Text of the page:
17. That is not to say that the parties must be returned to their exact pre-litigation positions as that would require a finding of irreparable harm associated with nearly every grant of injunctive relief, because parties necessarily alter their positions and expend resources that may not be recovered regardless of how a court may decide an issue. Cf. Renegotiation Bd. v. Bannercraft Clothing Co., 415 U.S. 1, 24 (1974) ("substantial and unrecoupable" litigation expense does not constitute irreparable injury); Cecere v. City of New York, 1991 WL 136026 (S.D.N.Y.) (no right of stay for appellate court to determine immunity issue even though moving forward with trial would result in unrecoverable expense).
18. For example, Visa's Pascarella assumes that, if the judgment is reversed, Visa members who had worked with American Express pending appeal would "undoubtedly" use their influence to prevent Visa from restoring Bylaw 2.10(e). (Pascarella Dec. ¶ 40; see also Selander Dec. ¶ 15 (MasterCard members who do not work with American Express may "become less devoted to supporting MasterCard")). There is no factual basis to support such an assumption as to members' behavior, especially when the evidence outside the United States shows that there have been no cohesion or loyalty problems from defendants' banks working with American Express. 163 F. Supp. 2d at 404. Moreover, Selander -- while opining in his declaration about the market effects of the remedy on the MasterCard joint venture (e.g. ¶¶ 3, 15) -- fails to even mention MasterCard's announced conversion from a joint venture to a for-profit stock company in which it will offer equity, or analyze how that conversion impacts his irreparable harm prediction.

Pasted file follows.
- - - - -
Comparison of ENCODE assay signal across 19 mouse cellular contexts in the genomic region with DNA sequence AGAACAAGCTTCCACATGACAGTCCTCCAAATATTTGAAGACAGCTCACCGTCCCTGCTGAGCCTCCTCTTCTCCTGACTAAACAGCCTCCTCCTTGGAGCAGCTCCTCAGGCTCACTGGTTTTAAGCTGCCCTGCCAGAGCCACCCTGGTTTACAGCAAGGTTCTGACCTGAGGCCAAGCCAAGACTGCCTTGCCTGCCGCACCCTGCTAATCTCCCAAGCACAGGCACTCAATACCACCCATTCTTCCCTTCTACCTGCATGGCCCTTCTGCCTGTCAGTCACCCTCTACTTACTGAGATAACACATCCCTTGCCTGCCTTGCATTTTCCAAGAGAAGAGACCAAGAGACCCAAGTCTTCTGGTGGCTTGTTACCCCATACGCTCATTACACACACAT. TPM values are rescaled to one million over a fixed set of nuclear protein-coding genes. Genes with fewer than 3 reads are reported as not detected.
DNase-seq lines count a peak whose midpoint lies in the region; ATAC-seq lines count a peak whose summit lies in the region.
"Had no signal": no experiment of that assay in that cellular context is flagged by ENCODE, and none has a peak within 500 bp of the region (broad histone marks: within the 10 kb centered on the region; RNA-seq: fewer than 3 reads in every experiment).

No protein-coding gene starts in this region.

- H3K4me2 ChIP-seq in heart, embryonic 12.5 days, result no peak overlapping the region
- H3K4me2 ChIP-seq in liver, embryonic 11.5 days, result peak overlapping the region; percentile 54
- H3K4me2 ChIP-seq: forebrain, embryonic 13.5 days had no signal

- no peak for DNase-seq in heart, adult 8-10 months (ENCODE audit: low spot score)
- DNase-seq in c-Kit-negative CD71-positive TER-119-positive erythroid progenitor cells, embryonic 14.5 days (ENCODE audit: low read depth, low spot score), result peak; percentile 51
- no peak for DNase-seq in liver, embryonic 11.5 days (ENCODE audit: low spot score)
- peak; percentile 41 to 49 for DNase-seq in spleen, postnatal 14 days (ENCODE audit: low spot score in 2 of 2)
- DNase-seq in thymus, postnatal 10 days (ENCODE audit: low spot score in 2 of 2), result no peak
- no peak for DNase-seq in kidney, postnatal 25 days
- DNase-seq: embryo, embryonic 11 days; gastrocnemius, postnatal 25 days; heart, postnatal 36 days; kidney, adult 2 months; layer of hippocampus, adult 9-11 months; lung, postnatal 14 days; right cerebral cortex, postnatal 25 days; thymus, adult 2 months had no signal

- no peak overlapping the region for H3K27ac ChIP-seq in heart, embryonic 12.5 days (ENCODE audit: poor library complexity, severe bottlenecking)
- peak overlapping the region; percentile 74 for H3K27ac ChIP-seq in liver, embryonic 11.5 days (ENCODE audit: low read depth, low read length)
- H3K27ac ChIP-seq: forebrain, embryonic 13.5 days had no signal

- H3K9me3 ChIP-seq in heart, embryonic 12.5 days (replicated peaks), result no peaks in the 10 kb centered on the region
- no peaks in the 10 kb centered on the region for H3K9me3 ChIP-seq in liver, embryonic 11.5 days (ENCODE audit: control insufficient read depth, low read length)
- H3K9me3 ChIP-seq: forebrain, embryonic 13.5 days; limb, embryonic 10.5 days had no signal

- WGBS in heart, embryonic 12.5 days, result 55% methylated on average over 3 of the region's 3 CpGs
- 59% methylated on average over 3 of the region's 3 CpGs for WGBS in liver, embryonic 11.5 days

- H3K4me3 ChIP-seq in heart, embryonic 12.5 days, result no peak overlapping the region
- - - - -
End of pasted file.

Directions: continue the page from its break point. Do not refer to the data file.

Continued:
19. Moreover, the Court has already addressed Visa's concerns (Visa Mem. 23) about the loss of off-line debit exclusivity. See Final Judgment Opinion at 3.
20. By contrast, Visa insisted that First Union agree that should First Union be acquired, then "regardless of whether the . . . Partnership Agreement is terminated," First Union was obligated to ensure that First Union's successor maintained Visa-branded debit exclusivity only. P-0830 at VU1574096.
21. For example, in Kansas City Royals Baseball Corp. v. Major League Baseball Players Ass'n, 409 F. Supp. 233, 267-69 (W.D. Mo.), aff'd, 532 F.2d 615 (8th Cir. 1976), the court found that neither Major League Baseball nor an individual baseball team suffered irreparable harm due to the court's judgment, which rejected the team's contract claim and allowed the team's star player to negotiate with other clubs. In denying MLB's and the team's motion for a stay, the court found that the team did not suffer irreparable harm even though the player might play for another team in the current season because the remedy did not foreclose the current club's ability to keep the aggrieved player.
22. It is for this reason that Visa's reliance on Jacobson & Co., Inc. v. Armstrong Cork Co., 548 F.2d 438, 444-45 (2d Cir. 1977) is misplaced. In that case, the court found that the immeasurable loss of goodwill may be irreparable harm. Here, the Visa entity will not suffer any loss to its goodwill if a member bank decides to issue American Express pending appeal.